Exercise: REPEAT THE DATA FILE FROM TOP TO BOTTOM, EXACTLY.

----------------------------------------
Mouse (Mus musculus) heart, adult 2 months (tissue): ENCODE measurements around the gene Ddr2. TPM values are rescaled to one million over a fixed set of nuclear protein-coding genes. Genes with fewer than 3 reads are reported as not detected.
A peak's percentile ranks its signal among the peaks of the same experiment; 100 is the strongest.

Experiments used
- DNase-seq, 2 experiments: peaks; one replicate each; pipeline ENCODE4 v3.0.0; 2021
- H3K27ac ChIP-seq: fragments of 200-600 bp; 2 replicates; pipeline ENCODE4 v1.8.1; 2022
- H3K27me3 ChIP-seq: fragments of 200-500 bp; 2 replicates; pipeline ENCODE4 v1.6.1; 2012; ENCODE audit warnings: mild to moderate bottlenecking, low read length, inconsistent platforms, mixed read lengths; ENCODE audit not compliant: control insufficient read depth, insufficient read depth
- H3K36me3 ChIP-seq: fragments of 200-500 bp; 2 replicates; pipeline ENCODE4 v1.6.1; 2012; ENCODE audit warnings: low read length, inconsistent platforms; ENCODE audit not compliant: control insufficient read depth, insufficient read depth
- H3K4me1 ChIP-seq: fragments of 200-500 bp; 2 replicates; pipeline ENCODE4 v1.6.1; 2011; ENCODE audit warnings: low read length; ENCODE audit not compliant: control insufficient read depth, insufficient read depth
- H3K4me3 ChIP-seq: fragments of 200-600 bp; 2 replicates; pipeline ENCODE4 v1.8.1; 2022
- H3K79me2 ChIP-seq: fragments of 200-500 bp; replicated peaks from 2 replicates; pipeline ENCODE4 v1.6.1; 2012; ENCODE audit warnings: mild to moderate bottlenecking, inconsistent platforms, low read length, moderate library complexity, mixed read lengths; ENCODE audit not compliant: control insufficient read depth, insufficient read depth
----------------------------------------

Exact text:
Mouse (Mus musculus) heart, adult 2 months (tissue): ENCODE measurements around the gene Ddr2. TPM values are rescaled to one million over a fixed set of nuclear protein-coding genes. Genes with fewer than 3 reads are reported as not detected.
A peak's percentile ranks its signal among the peaks of the same experiment; 100 is the strongest.

Experiments used
- DNase-seq, 2 experiments: peaks; one replicate each; pipeline ENCODE4 v3.0.0; 2021
- H3K27ac ChIP-seq: fragments of 200-600 bp; 2 replicates; pipeline ENCODE4 v1.8.1; 2022
- H3K27me3 ChIP-seq: fragments of 200-500 bp; 2 replicates; pipeline ENCODE4 v1.6.1; 2012; ENCODE audit warnings: mild to moderate bottlenecking, low read length, inconsistent platforms, mixed read lengths; ENCODE audit not compliant: control insufficient read depth, insufficient read depth
- H3K36me3 ChIP-seq: fragments of 200-500 bp; 2 replicates; pipeline ENCODE4 v1.6.1; 2012; ENCODE audit warnings: low read length, inconsistent platforms; ENCODE audit not compliant: control insufficient read depth, insufficient read depth
- H3K4me1 ChIP-seq: fragments of 200-500 bp; 2 replicates; pipeline ENCODE4 v1.6.1; 2011; ENCODE audit warnings: low read length; ENCODE audit not compliant: control insufficient read depth, insufficient read depth
- H3K4me3 ChIP-seq: fragments of 200-600 bp; 2 replicates; pipeline ENCODE4 v1.8.1; 2022
- H3K79me2 ChIP-seq: fragments of 200-500 bp; replicated peaks from 2 replicates; pipeline ENCODE4 v1.6.1; 2012; ENCODE audit warnings: mild to moderate bottlenecking, inconsistent platforms, low read length, moderate library complexity, mixed read lengths; ENCODE audit not compliant: control insufficient read depth, insufficient read depth